the artistry and psychology of gaming


Scribblenauts Unlimited

Scribblenauts Unlimited

The Good:

+ Object editor can potentially keep the series’ novelty alive
+ Improved production values all around

The Bad:
– Core gameplay is wearing thin
– Editor interface is restrictive and awkward
– Open world structure is oversimplified and unnecessary
– Several unforgiveable feature omissions

The history of Scribblenauts is a rocky one. The series has gone from being a behemoth of media hype, to an utterly disappointing initial release, to an inspiring sequel success story, and finally, with Scribblenauts Unlimited, to a zombified IP that developer 5th Cell can’t figure out what to do with. Oh, and there’s an iPhone game in there somewhere that nobody cares about.

On the surface, the games are extremely similar. Every one of them is about summoning an entire dictionary’s worth of objects to solve the pathologically mundane problems of the world around you. Or, more likely, they’re about messing around with as many mythological creatures, household objects and personified abstract concepts as you like. This seemingly impossible task has always been impressively accomplished thanks to the game’s simplistic graphical, AI, and movement styles, but each game has had different ways of going about it. The original involved ill-conceived “action” levels and a horrible stylus-only control scheme. The sequel focused on clever, multi-step puzzles and the novel inclusion of adjectives. Unlimited’s big conceits are an object editor and an open world structure…and it screws up both pretty badly.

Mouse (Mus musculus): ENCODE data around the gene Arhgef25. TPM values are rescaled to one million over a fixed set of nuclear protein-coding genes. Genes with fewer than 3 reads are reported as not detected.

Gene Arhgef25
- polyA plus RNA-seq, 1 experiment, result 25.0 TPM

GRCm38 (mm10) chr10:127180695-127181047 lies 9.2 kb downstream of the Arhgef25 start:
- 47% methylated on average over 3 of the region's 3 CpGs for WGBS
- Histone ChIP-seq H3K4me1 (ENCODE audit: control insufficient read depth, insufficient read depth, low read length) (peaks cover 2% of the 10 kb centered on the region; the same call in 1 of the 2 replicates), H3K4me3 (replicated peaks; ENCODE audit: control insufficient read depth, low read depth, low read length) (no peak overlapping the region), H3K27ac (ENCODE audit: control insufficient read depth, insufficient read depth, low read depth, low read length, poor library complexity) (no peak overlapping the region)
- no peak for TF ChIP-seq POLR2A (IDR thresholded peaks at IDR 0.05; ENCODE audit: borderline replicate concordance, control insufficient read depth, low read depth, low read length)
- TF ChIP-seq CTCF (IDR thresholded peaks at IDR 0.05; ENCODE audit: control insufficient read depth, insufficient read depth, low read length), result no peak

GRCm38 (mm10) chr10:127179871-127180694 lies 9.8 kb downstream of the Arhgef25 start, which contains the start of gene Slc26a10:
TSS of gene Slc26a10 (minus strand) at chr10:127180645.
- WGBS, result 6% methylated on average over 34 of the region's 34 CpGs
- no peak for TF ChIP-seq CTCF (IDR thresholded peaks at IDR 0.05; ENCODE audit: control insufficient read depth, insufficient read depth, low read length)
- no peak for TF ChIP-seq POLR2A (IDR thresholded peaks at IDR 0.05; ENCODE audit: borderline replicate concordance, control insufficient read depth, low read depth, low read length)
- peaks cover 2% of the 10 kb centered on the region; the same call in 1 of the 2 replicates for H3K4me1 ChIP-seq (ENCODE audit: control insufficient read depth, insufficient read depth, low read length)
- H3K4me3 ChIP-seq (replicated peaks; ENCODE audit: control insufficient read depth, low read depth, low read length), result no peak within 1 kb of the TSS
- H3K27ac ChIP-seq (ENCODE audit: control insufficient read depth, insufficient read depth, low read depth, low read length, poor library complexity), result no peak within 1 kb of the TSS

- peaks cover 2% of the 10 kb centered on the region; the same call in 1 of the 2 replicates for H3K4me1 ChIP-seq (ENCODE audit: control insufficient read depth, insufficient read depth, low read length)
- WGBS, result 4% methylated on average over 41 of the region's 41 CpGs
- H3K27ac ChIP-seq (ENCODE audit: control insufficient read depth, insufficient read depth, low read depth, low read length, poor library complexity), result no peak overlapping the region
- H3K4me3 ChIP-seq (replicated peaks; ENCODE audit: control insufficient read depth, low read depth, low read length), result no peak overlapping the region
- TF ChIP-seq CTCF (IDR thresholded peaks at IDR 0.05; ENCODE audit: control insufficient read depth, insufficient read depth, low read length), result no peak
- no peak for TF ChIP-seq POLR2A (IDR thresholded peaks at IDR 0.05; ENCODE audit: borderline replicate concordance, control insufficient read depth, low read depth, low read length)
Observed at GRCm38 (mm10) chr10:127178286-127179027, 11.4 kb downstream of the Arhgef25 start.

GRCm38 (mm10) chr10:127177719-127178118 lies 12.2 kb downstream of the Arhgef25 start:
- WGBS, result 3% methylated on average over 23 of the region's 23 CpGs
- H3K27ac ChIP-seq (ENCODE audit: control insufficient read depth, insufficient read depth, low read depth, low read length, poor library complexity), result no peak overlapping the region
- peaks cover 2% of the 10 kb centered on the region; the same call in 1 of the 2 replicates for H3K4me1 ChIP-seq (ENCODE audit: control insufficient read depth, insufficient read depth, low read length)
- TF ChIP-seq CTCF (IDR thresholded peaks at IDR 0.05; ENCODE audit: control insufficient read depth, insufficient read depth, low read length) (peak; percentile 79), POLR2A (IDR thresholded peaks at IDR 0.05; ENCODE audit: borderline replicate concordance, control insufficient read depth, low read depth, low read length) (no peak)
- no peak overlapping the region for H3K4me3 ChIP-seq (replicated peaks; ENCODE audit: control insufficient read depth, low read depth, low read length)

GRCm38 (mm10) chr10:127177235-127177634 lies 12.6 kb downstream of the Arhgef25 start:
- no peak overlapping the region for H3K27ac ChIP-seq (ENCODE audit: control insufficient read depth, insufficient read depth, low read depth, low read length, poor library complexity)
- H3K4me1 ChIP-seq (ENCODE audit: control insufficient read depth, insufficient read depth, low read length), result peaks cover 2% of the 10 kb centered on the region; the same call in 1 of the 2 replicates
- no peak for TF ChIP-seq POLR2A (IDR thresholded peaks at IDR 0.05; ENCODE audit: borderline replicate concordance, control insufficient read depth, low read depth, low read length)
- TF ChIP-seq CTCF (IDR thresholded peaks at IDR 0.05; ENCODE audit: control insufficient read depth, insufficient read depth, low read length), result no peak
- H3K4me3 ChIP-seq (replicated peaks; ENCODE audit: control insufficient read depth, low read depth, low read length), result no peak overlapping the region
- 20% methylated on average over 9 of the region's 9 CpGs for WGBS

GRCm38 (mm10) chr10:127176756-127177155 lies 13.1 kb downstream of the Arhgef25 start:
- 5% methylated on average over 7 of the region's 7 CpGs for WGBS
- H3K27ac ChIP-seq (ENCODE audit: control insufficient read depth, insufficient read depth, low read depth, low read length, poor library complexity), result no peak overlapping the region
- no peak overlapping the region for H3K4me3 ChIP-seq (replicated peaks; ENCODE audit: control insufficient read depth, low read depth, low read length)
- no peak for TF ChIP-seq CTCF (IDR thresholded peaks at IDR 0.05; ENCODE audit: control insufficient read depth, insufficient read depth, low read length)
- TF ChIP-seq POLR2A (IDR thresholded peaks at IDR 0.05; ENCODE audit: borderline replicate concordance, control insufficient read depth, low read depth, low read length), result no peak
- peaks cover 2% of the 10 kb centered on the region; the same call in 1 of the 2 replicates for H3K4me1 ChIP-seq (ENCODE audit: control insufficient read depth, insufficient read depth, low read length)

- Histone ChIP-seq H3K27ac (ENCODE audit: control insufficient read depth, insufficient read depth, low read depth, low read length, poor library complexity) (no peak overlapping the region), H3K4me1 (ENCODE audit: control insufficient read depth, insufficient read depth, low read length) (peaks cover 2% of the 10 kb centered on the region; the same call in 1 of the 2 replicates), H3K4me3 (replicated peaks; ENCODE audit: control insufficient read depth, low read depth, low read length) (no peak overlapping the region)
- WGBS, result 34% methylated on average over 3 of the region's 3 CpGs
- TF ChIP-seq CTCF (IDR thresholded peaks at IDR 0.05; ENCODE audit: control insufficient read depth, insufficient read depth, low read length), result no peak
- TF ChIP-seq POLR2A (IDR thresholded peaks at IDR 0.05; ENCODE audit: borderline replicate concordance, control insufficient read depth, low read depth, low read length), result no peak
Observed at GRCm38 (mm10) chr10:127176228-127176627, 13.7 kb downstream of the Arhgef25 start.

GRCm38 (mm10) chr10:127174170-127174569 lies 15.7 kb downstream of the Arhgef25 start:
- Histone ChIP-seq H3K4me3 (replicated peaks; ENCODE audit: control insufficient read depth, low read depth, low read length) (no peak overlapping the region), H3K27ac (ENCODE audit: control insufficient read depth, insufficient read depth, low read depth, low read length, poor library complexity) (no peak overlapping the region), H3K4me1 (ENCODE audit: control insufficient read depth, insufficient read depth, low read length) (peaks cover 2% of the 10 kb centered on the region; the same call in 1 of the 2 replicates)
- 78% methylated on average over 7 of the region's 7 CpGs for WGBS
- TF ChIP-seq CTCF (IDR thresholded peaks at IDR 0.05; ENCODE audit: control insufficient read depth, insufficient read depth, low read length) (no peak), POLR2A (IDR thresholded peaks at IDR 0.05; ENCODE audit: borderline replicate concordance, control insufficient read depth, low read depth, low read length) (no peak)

The object editor was, of course, a natural fit for the series, combining Scribblenauts’ “write anything” philosophy with the “draw anything” philosophy of Drawn to Life, 5th Cell’s other notable property. In theory, it would have created something truly unlimited, unbound by the inevitable restrictions of copyright laws and ESRB ratings. And while it kind of still does that, the creative process is put through the agonizing wringers of a clunky interface, limited behavioural controls, and some really bizarre design decisions.

“Because I Can”: The Game.

For instance, you’re required to select a base object for your creation, from which your creation will inherit behaviour and hit boxes, and which you can modify to suit your needs. Fair enough…until you realize that you can’t remove a base object’s torso, change its hit boxes at all (even after removing limbs), or equip it with clothes within the object editor. So if you, say, want a character to wear a different shirt, you need to start the creation from scratch with a different base object. Obviously this was designed to keep the animation engine from imploding, but couldn’t that have just been accomplished by labelling objects as specific body parts? And just to make the process as frustrating as possible, you can’t test base objects beforehand, because there’s no preview for either appearance or behaviour.